June 19, 2014 by Speakers' Spotlight
Is a Lack of Confidence Holding Your Career Back?
Katty Kay is the lead anchor for BBC’s World News America where she covers the full gamut of American and global affairs―reporting on US elections, the White House, Congress, Wall Street, global economies, and world trouble spots. She also frequently acts as a co-host on MSNBC’s Morning Joe and as a guest commentator on NBC’s Meet the Press. Her new book, The Confidence Code: The Science and Art of Self-Assurance–What Women Should Know, written with co-author Claire Shipman, has recently been released. Katty spoke with Michelle McQuaid in The Huffington Post, about the book:
Just how confident do you feel when it comes to your work? Chances are not very, with studies finding 50 percent of women report feelings of self-doubt about their performance and careers and it’s costing us dearly.
“Confidence is what turns our thoughts into actions,” explained Katty Kay, co-author of the best-selling book The Confidence Code.
Confidence isn’t simply feeling good about yourself or saying you’re great — perfect just as you are — and believing you can do whatever you want. Nor does it require you to be a jerk who has to always speak first, ignores other people’s ideas or demands you be given what you deserve.
Rather, confidence is what allows you to start acting and risking and failing, to stop mumbling and apologizing and hesitating. With it you can take on the world; without it you remain stuck on the starting block of your own potential.
Confidence is what allows our male colleagues to willingly risk their careers on new challenges, confidently ask for more money and gamely put themselves forward for promotions even when they’re not quite ready.
The lack of confidence is also the reason women ask four times less frequently for pay rises, negotiate salaries of 30 percent less and won’t put themselves forward for promotions unless they meet 100 percent of the qualifications necessary for the job.
“It turns out confidence matters more to our success than competence does,” said Kay. “If you choose not to act, you have less chance of success.”
Unfortunately, the gender confidence gap is a chasm, found stretching across professions, income levels and generations, showing up in many guises and in places where you least expect it. And while our genetics, our schooling, our upbringing, our society and even the way we look are all factors that affect our confidence, it’s also a result of our own choices.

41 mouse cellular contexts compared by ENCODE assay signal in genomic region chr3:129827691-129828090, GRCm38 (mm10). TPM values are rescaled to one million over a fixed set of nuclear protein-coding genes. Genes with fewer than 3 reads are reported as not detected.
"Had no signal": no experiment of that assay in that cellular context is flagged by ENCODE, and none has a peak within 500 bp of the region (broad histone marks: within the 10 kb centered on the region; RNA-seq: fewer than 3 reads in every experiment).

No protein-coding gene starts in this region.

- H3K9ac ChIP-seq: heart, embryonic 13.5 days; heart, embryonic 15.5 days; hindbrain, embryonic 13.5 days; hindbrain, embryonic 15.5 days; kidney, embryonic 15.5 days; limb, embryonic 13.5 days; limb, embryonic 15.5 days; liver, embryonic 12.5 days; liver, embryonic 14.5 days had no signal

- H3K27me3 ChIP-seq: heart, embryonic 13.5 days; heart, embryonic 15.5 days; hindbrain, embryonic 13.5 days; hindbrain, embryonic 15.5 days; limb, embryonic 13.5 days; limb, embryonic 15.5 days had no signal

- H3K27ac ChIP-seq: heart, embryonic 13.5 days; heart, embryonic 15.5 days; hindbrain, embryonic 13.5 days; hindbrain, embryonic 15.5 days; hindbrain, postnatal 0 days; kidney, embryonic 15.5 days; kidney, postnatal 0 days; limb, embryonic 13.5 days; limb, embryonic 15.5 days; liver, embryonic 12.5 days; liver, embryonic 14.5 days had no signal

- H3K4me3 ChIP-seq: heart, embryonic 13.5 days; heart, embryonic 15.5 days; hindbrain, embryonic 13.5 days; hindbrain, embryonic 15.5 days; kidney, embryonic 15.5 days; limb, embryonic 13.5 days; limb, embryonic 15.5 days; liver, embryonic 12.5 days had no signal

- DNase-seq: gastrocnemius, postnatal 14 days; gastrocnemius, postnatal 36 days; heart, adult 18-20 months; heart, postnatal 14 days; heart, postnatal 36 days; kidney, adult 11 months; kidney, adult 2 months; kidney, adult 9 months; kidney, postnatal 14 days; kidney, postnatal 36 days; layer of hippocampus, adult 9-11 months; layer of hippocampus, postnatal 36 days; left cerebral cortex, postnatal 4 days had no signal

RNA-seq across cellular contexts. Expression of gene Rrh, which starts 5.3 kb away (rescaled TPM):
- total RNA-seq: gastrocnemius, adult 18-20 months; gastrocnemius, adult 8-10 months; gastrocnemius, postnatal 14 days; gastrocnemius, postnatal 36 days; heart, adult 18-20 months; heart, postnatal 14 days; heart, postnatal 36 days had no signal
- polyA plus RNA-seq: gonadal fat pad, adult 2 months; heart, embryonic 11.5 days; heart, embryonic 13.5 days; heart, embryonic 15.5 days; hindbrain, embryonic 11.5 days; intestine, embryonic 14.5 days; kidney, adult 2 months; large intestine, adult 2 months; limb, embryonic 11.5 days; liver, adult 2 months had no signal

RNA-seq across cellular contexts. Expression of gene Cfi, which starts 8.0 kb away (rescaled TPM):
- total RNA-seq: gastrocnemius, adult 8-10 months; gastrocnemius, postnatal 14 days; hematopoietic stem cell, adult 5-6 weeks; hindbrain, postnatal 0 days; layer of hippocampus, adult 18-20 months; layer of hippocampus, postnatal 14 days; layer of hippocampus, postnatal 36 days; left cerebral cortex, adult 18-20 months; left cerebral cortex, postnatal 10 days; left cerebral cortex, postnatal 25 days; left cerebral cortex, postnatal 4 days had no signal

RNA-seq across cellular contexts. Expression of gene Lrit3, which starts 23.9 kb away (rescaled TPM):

As a result, Kay believes women can improve their level of confidence through three simple steps:
- Take action: Nothing builds confidence like taking action, especially when the action involves risk and failure. So step outside your comfort zone and if the very idea feels overwhelming, focus on how your actions can benefit others to kick-start your confidence. Start with small challenges that allow you to grow, improve and gain confidence. If you fail, think about how you can do it differently next time and try again. If you succeed, set yourself the next challenge and keep stretching yourself forward again and again.
- Think Less: Unfortunately, our brain is not often our friend when it comes to confidence. We think too much about the tiniest mistakes we’ve made and cling on to criticism for far too long. Ruminating drains the confidence from us, so its important to rewire this thinking pattern by knowing when it’s time to draw a red-line under negative thoughts and move on. Start by noting down in a journal the thoughts you find yourself playing over and over that undermine your confidence. As you look at these thoughts, ask yourself: Is this the only explanation for what’s unfolding? Try to note down as many plausible alternatives as possible and notice how they make you feel. Then invest your attention on the explanations that build, rather than destroy your confidence. And if all fails try a little self-compassion and talk back to yourself like you would a friend who was full of self-doubt.
- Be Authentic: Be confident in a way that feels genuine to you. You don’t always have to speak first; you can listen and incorporate what others say, and perhaps even rely on colleagues to help make your point. You can pass credit around, and you can avoid alienating potential enemies. You can speak calmly but carry a smart message. One that will be heard. Play to your distinctive strengths and values. Express your vulnerability. We’re at our most powerful when confidence emanates from our core.